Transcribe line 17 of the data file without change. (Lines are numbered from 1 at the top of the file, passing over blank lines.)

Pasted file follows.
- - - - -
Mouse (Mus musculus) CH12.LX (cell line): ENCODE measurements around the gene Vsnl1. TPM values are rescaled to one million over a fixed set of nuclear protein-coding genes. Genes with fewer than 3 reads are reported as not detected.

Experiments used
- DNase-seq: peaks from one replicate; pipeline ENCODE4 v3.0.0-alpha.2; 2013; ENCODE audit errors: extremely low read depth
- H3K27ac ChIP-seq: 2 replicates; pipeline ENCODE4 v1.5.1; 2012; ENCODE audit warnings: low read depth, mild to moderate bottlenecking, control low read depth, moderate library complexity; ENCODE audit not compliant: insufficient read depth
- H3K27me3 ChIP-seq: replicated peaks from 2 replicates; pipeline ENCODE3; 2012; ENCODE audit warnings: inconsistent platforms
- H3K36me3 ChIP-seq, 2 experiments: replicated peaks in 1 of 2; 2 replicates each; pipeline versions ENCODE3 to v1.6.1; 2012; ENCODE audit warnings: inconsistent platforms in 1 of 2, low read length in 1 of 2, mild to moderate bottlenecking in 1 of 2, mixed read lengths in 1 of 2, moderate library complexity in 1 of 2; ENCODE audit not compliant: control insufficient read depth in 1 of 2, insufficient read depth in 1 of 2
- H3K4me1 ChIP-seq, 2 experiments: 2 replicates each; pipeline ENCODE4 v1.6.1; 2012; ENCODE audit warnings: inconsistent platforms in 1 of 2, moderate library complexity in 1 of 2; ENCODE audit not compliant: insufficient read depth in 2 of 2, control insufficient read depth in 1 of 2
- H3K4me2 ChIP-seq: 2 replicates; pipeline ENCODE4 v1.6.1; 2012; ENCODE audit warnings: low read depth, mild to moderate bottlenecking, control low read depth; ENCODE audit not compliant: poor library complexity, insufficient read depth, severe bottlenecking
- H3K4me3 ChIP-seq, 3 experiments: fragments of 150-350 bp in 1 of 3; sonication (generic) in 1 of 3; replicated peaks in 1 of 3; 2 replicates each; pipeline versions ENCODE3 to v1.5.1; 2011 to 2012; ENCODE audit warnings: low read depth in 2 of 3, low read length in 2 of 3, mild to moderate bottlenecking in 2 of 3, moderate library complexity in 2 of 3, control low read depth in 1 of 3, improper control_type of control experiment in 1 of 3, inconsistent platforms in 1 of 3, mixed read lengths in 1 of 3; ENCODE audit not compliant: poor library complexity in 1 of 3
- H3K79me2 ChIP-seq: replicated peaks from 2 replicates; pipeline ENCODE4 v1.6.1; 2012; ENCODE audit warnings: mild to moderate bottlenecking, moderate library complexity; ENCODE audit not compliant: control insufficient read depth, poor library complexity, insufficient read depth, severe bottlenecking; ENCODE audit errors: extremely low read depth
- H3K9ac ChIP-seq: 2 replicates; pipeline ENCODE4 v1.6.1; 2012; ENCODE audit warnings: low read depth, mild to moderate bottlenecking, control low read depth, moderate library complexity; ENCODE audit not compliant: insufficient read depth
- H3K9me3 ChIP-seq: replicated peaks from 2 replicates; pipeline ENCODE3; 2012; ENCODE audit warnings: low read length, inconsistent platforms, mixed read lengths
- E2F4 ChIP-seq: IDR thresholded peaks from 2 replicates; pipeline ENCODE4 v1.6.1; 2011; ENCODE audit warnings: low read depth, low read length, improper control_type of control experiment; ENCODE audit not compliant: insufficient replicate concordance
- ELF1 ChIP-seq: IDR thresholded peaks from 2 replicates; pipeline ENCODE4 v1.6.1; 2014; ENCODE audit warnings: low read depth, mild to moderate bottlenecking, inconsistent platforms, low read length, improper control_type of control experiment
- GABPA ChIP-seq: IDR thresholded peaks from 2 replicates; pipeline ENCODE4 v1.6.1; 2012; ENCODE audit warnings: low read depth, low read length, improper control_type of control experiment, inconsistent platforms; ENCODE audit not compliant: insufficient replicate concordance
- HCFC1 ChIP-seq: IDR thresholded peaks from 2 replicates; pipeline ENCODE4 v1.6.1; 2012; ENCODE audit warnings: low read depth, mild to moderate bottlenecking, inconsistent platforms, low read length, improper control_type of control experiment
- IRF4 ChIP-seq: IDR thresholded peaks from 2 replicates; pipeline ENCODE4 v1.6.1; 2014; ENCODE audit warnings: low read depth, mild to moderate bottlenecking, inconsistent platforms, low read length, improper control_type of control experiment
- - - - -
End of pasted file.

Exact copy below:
- IRF4 ChIP-seq: IDR thresholded peaks from 2 replicates; pipeline ENCODE4 v1.6.1; 2014; ENCODE audit warnings: low read depth, mild to moderate bottlenecking, inconsistent platforms, low read length, improper control_type of control experiment